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This blog has been reposted from Happy City

Why is it that almost all the radical approaches to delivering a new economic vision are being led by women?

From Jacinda Ardern in New Zealand to Nicola Sturgeon in Scotland, there is a North-to-South shared agenda calling for wellbeing to be put at the heart of government thinking.

Here in the UK, of the five largest national parties, only the two led by women have come out in support of the fast growing ‘wellbeing economy movement’ that is challenging the foundation stones of our economic and social systems. In July this year, Caroline Lucas called on parliament to take seriously the urgent need to move ‘beyond GDP’ in our measures of progress and to better assess and prioritise the wellbeing of people and planet. Yesterday, Jo Swinson used her first party conference as leader to announce that the Liberal Democrats would introduce a Wellbeing Budget to tackle climate change and social inequality.

And this trend goes beyond the headline makers.

Having led a pioneering wellbeing economy organisation, Happy City, for the last 10 years, I have seen this pattern repeated at every level and around the world.  Within global organisations like OECD to national ones like ONS, it is women who are leading on the serious work being undertaken to challenge the central role of GDP as a reliable measure of societal progress.  NGOs and campaigning organisations, such as Wellbeing Economy AlliancePositive MoneyDoughnut Economics and New Economics Foundation, all have powerful female leadership blazing a trail for a new way to do policy and practice.

What began as a personal curiosity about an emerging pattern, is fast becoming a blindingly clear thread running through the wellbeing economy movement.

There is, however, a real risk that policy makers and the media may once again fall into the misogynistic pothole some of our current leaders seems to keep disappearing down.  Whenever ‘wellbeing’ or ‘happiness’ are mentioned it is usually alongside a slight snigger about anyone serious wasting their time thinking about such frivolities. The notion that suggesting a Minister for Happiness, or a Wellbeing Budget might be the action of a ‘big girls’ blouse’ is so far from the truth that our politicians, institutions and media giants need to catch up.

Increasingly, economic heavy-weights and leading environmentalists are pointing to wellbeing economics as the only way to address our current social and environmental crises.

This is no fluffy stuff.  It is one of the most urgent actions of our time, and women leaders need to be supported for their courage in stepping up and saying so.  I for one, am with them every step of the way.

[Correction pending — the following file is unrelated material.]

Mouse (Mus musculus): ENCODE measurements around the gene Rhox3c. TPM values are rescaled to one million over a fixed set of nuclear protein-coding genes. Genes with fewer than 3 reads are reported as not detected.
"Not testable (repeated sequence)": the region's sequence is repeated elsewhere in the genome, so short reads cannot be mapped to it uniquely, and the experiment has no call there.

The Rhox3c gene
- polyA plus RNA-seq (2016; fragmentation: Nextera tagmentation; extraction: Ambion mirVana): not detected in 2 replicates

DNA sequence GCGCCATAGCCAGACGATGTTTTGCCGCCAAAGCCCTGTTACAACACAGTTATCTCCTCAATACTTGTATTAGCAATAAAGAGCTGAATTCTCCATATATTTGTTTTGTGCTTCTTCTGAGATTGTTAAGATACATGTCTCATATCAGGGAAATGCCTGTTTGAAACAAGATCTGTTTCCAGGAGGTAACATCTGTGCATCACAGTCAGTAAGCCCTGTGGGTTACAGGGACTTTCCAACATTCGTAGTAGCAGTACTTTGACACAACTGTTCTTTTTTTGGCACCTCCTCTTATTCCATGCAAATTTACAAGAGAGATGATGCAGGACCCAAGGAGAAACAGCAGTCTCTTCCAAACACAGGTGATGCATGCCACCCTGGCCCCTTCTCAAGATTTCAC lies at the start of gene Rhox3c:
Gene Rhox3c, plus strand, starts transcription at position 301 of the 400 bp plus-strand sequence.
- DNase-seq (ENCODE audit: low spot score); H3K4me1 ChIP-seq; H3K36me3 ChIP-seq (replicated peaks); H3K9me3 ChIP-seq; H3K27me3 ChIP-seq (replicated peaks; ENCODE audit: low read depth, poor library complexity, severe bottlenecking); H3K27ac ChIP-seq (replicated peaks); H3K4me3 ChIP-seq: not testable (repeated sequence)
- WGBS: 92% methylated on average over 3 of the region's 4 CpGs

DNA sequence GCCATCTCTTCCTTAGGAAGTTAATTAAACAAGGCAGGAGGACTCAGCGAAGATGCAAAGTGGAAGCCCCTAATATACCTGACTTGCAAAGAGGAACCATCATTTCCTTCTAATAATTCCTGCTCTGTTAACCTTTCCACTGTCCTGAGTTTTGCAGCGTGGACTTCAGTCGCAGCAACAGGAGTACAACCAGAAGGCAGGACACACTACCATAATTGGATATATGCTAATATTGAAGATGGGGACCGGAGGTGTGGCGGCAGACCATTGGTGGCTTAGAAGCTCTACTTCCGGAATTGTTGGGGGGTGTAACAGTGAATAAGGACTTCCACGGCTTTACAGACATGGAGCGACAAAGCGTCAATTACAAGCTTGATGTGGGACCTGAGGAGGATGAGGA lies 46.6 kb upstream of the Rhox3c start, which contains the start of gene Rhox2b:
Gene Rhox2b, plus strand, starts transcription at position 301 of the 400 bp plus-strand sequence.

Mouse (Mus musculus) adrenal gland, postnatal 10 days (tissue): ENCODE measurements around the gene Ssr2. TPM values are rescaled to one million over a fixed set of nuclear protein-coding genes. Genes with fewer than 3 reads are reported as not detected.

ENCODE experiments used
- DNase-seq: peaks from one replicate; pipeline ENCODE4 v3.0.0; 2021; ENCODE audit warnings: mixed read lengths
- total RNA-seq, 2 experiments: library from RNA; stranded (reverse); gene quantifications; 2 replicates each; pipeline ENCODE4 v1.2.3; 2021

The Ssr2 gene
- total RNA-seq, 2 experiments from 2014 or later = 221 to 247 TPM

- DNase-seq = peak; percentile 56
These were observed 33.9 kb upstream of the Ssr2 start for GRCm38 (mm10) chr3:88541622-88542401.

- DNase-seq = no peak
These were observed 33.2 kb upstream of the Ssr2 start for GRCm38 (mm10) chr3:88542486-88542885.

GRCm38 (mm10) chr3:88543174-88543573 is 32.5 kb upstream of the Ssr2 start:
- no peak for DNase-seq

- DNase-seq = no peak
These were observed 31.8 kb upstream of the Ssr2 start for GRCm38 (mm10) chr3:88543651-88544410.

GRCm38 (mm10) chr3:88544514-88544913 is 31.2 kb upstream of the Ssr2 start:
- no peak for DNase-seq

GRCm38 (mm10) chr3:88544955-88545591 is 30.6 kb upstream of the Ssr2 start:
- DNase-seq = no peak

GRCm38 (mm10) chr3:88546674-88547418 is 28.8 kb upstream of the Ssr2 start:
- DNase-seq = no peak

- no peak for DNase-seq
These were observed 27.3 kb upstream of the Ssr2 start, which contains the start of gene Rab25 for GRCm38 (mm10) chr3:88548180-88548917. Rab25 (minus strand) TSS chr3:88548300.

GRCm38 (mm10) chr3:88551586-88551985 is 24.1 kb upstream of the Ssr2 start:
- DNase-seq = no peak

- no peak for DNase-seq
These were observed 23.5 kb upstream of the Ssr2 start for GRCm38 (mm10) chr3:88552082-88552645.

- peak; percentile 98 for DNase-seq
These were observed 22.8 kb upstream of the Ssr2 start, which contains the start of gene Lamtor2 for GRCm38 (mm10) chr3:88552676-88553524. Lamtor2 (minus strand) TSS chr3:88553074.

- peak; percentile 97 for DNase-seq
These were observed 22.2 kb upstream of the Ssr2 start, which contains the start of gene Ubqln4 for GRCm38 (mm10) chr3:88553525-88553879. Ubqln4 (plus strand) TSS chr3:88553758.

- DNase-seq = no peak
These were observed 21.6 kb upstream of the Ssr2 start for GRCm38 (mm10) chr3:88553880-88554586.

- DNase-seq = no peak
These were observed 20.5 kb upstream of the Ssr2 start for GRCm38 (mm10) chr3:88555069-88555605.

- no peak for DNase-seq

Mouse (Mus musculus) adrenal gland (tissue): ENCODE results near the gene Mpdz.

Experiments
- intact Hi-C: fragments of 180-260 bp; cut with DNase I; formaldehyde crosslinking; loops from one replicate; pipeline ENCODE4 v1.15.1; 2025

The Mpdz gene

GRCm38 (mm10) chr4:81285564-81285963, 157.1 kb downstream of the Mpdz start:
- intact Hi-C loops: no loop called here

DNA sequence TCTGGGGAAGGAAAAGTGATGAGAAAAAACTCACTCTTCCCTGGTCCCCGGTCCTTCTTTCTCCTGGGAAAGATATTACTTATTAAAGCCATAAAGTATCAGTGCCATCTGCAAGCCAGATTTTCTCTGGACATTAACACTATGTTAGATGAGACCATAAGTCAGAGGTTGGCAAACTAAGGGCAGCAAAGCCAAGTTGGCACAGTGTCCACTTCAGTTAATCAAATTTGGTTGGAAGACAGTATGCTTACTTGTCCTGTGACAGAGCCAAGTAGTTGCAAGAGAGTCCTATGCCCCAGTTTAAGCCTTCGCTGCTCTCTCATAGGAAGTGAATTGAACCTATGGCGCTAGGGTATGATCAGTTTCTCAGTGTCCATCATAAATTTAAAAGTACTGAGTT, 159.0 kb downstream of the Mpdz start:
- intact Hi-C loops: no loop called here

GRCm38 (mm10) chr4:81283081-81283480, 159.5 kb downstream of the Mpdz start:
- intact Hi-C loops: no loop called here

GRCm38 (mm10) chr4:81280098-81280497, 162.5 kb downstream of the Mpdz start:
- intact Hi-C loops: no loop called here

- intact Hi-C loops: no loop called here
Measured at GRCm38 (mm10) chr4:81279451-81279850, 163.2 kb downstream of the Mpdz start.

Liz Zeidler

Co Founder and Chief Executive

Happy City

This piece was first published by the IMF on their Finance and Development page

As governments are slowly turning their focus from raw GDP-driven measurements toward well-being criteria when judging economic success, the demand for progressive social justice policies is increasing. This is why many policymakers are examining how Iceland, which enjoys a relatively strong economy, has made gender equality a core part of its domestic and foreign policies.

The campaign for women’s equality in Iceland has demanded government action to liberate women from social structures that have kept them down for centuries. This includes legislative changes for women’s sexual and reproductive freedoms as well as robust equality laws and gender quotas for corporate boards.

But it has also required policies that are, in conventional economic terms, considered extremely expensive. And the price tag still prevents many governments from adopting them. The key topics here are universal childcare and shared parental leave. If applied properly, these policies have the potential to change the makeup—and the rules of the game—of both the public and the private spheres. Why? Because they enable women to participate in the labor market and public decision-making, while making space for men to share domestic responsibilities. Yet these family-friendly policies have not won the global support they deserve and are seen by many as a vast opening to profligate public spending.

Fifty years have elapsed since Robert Kennedy rightly said that GDP measures everything except that which makes life worthwhile. Economics is nonetheless still centered on the measurable, dividing government outlays into two categories: expenses and investment. This dualism classifies money spent on physical infrastructure as an investment and, therefore, worthy of public monies. On the other hand, social infrastructure is branded as expenses or operating costs, preferably the first in line to be cut. Yet these are the structures that sustain us from (before) birth to death and create the conditions that make life worthwhile.